There's more pain to come for stocks, according to analysts watching the charts

  • A sharp sell-off pushed the S&P 500 below key technical levels Wednesday.
  • "The selling is a result of selling the best performing stocks this year and it is difficult to time when that selling pressure will slow," says JC O'Hara of MKM Partners.
  • The steep decline raises red flags for top chart analysts, who think that more pain could lie ahead for equity investors.
Traders work on the floor of the New York Stock Exchange.
Brendan McDermid | Reuters
Traders work on the floor of the New York Stock Exchange.

With the U.S. stock market in the midst of an October sell-off, Wall Street analysts who study charts for a living are worried the situation could get much worse. Among the reasons that have technical analysts concerned are a breakdown in the bull market leaders and a drop by the S&P 500 below its average price of the last 50 days.

The S&P 500 is down 2.5 percent for October and counting amid Wednesday's slide.

"The selling is a result of selling the best performing stocks this year and it is difficult to time when that selling pressure will slow," said JC O'Hara, chief market technician at MKM Partners, in a note. "The best-performing decile of S&P 500 stocks this year is lower by 6.6 percent in October. Today, that basket is lower by 1.7 percent (the worst of all 10 deciles)."

"Until we see some stabilization in that basket, we will continue to see weakness," O'Hara said.

Netflix dropped more than 6 percent, while Amazon fell 3.3 percent on Wednesday. Facebook and Apple, meanwhile, pulled back at least 1.5 percent each.

Chipmaker stocks also fell sharply, with the VanEck Vectors Semiconductor ETF (SMH) falling 2.7 percent, on pace for its fifth straight day of losses. Nvidia and Micron are both down at least 4 percent.

These declines pushed the S&P 500 below its 50-day moving average, a key technical level. Entering Wednesday's session, the index's 50-day moving average was around 2,880.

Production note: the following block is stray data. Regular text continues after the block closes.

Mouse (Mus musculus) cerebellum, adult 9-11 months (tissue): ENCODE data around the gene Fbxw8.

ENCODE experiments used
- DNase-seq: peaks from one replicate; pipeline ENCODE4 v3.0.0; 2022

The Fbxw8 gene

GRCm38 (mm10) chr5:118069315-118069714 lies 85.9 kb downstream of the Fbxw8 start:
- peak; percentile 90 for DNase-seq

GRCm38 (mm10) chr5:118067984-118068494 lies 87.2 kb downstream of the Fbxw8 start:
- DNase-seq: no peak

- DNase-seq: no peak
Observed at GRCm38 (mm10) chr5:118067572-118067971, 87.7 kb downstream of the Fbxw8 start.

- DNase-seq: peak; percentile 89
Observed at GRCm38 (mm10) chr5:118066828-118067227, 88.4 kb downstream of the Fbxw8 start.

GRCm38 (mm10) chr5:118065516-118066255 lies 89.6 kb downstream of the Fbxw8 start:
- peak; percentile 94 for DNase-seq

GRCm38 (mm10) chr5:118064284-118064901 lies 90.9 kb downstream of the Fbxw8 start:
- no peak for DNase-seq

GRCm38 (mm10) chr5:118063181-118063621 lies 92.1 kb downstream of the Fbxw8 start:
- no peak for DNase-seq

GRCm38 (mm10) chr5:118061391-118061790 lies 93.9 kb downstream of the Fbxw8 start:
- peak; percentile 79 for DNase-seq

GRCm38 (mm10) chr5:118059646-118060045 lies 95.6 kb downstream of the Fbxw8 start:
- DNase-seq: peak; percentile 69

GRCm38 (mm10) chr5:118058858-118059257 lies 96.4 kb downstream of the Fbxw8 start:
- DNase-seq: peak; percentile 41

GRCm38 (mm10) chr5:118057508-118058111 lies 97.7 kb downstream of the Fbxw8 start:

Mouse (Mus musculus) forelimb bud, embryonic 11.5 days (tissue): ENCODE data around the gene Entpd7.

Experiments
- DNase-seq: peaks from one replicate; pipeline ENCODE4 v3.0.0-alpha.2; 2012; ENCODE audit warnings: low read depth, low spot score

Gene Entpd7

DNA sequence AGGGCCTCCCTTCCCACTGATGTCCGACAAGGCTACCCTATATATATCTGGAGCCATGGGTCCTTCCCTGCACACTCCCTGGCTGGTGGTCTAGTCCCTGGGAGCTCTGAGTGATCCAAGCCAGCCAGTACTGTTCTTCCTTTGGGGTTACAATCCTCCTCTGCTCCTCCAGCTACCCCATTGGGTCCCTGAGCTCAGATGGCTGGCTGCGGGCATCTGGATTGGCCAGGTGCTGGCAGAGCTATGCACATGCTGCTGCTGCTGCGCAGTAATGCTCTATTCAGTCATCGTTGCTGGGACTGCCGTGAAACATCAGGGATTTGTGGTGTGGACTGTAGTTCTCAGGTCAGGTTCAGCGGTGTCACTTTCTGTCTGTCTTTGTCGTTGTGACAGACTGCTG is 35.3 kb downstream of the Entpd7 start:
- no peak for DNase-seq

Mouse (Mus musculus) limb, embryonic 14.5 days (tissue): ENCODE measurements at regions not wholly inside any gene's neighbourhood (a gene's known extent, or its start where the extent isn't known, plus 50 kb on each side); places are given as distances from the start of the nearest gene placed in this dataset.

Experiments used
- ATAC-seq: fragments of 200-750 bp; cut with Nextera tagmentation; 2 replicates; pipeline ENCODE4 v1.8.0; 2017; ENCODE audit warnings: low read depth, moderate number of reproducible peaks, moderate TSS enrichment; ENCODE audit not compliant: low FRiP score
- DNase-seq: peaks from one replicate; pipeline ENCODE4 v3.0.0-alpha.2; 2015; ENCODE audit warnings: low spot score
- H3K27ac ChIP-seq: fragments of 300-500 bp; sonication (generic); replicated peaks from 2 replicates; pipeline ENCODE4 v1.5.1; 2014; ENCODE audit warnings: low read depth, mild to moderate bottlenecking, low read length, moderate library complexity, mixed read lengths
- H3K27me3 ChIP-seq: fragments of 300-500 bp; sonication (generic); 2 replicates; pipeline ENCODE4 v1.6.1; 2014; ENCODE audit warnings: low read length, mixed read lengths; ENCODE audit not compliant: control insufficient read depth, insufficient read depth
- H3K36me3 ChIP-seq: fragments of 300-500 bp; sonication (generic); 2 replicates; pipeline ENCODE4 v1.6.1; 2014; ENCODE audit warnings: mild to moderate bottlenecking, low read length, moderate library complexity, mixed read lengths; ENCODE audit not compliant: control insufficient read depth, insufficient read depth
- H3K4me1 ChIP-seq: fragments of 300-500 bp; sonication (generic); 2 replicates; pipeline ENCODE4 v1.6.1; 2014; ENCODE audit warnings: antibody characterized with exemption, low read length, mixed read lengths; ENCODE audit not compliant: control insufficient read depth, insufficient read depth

Andrew Thrasher, portfolio manager at The Financial Enhancement Group and founder of Thrasher Analytics, said the S&P 500 also breached its January highs.

"What's concerning is that we saw the index break below its January high with narrowing breadth and not getting a confirmation of the most recent high by several momentum gauges," Thrasher said. "To get back to being bullish in broad U.S. equities I want to see SPX recover that January high. If we see stocks continue to slide I'll be looking for the next level of support at 2,790 which is the pivot point resistance in March and June before the breakout higher in July."

October's declines come amid cautious trading on Wall Street on the heels of a spike in borrowing costs, which can dampen corporate profits and the economy.

2,800 level is key

Higher yields on relatively safer assets — such U.S. Treasurys — can also lure investors out of stocks and into debt and spark a broader rotation across asset classes. The benchmark 10-year Treasury note, a barometer for financial instruments ranging from mortgage rates to corporate bond rates, has climbed about 20 basis points since last Monday. The benchmark rate also hit its highest level in more than seven years in the previous session.

"The yield curve and growth and value are dominating the tape. With growth selling off, I would highlight a lot of stuff is starting to get very oversold," said Robert Sluymer, technical strategist at Fundstrat. "A lot of stuff is oversold. As we roll through the week, I think the market should stabilize."

If the sell-off continures, however, the 2,800 will be a key level to watch for investors, said Frank Cappelleri, executive director at Instinet.

"It's a round number. It was also a key point to move through," Cappelleri said. "When we broke above it, the patterns signaled a move to 3,000. If we move below that on a closing basis, that target is nullified."

The S&P 500 is down more than 3 percent since last Monday. October, though positive for stocks on average, is famous for market crashes in 1929 and 1987, a 554-point Dow drop in 1997, sell-offs in 1978 and 1979 and the meltdown in 2008 after Congress rejected the bank bailout bill.

The decline in the S&P 500 follows a correction in the small-cap Russell 2000, which remains more than 8 percent off its 52-week high.

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